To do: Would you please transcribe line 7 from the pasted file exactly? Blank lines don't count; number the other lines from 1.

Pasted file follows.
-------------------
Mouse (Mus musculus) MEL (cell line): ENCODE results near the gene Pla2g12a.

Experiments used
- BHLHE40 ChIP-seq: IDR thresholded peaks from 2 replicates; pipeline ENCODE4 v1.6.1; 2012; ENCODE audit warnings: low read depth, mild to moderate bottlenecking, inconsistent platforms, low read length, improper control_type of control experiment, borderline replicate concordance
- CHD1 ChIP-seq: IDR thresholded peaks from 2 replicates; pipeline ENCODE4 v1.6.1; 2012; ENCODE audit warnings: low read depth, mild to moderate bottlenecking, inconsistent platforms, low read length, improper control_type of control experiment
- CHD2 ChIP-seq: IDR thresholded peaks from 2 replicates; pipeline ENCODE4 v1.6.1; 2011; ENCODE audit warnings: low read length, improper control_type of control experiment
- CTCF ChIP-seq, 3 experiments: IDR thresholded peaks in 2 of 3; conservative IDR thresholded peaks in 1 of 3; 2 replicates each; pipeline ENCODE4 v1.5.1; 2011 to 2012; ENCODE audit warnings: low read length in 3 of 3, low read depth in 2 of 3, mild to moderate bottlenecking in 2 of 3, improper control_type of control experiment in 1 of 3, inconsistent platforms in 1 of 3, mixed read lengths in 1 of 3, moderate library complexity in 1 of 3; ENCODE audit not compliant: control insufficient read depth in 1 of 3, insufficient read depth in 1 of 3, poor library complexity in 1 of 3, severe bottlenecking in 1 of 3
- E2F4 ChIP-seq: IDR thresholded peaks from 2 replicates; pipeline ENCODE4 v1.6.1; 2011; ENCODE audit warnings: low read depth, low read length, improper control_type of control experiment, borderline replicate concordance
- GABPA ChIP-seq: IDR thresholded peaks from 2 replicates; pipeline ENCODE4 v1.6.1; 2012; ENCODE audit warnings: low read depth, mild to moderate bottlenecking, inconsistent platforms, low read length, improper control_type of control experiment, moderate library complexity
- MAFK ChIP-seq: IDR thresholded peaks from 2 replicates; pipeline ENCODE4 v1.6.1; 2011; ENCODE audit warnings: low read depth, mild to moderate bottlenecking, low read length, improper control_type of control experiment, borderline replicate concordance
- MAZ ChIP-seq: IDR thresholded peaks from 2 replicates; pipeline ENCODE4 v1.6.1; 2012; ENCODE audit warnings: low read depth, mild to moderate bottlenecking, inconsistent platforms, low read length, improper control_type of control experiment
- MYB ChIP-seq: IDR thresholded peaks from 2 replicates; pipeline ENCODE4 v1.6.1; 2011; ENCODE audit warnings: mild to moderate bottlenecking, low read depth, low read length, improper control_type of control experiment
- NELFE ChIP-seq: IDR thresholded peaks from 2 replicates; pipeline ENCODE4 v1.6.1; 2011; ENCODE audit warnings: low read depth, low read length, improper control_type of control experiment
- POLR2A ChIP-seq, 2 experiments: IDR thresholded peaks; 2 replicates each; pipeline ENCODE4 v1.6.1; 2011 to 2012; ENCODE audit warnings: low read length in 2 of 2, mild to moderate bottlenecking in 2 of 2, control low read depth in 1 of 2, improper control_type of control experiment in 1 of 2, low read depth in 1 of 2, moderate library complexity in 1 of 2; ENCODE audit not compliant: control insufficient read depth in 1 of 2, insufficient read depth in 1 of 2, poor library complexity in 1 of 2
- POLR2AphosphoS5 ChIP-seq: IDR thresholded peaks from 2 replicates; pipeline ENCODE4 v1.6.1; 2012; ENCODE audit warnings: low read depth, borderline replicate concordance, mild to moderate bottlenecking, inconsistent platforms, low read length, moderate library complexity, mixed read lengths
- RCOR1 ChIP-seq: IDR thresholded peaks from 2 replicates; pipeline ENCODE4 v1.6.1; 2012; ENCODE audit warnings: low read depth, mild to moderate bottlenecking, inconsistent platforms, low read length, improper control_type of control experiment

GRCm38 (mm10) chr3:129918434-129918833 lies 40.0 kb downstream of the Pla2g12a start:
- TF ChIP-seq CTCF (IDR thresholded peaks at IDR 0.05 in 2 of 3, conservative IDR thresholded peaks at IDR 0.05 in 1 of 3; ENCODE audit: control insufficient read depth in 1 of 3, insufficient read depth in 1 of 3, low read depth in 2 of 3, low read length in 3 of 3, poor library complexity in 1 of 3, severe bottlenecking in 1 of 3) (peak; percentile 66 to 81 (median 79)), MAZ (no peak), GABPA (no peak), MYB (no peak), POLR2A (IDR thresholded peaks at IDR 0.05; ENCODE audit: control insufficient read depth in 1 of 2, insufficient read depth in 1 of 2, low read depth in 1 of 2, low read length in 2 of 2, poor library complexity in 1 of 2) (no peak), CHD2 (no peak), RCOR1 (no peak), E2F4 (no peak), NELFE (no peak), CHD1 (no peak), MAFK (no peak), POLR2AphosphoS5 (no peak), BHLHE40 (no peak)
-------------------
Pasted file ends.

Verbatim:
- E2F4 ChIP-seq: IDR thresholded peaks from 2 replicates; pipeline ENCODE4 v1.6.1; 2011; ENCODE audit warnings: low read depth, low read length, improper control_type of control experiment, borderline replicate concordance